All in all, these pivotal high school influences made it so that come June I was not only eligible to start classes but I had a received a few thousand dollars in scholarships that I was “unqualified” for.
However, the scholarships alone didn’t ease my fear. I only had about 25% of my tuition covered, I did manage to stretch it to 35% because community college is hella cheap. But I still had to cover rent, books, ramen, ice cream, and football tickets. All the college essentials. Luckily ever since I was a young boy my mother convinced me that a savings account was the only way you could cash a check. And that you couldn’t pull money out of it until you were 16 and buying a car. So, every birthday and Christmas I put all my checks into the bank to buy a yellow F750. No not a typo 7-year-old Thomas dreamed of driving a semi to high school.
Anyways this myth was eventually debunked but the habit of putting money away and not touching it stayed throughout my time in high school. This was important because I was lucky enough to sell a few hogs for a few grand all because a seemingly random guy at the time sold me a pig for way too cheap. And then he was gracious enough to follow my hog’s development, helping me raise the best animal possible even though I was competing against his daughter. This combined with the savings I was able to put away from a summer job, gave me enough confidence to bet on myself. Despite the fact that I didn’t have anywhere near what I would need to get to my senior year.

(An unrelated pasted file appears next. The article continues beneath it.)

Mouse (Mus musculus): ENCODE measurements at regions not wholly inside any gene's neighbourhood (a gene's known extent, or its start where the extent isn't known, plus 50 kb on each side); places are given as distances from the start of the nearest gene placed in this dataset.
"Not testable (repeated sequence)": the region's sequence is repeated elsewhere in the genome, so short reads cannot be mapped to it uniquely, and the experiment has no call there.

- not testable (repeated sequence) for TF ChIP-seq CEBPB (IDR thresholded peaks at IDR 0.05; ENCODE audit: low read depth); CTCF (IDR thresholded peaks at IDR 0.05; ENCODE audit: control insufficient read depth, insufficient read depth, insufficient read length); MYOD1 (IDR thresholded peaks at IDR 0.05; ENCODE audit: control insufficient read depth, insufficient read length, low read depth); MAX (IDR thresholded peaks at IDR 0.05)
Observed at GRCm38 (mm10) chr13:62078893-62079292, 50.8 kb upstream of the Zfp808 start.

Now trying to cram the next five years that lead me to a debt free graduation would be impossible, it’s as if it would take a whole website of essays or blogs as some people would call it to document the experiences of college. (see what I did there) But what I can say is that I am the greatest you should be jealous cause I got a degree without the crippling amounts of debt. Just kidding this post isn’t a pride ridden antidote of me tooting my own horn about how hard I worked.
No seriously, all of these high school influences from people that invested way more time than they needed to were crucial in my debt free college journey. They laid the ground work that gave me the confidence and ability to tackle a challenging degree program all the while working full time across multiple professions. So, thank you for what you have done, are doing, and will do for people just like me.
For those of you that are looking for actual help on how to graduate debt free follow <this link> and I have a list of things that I did while I was in college to help me graduate debt free.
As always, make good choices, share if you like what I said, comment if you have something to add, give that follow button a hit, and I will see you at sometime in the future because commitment is hard.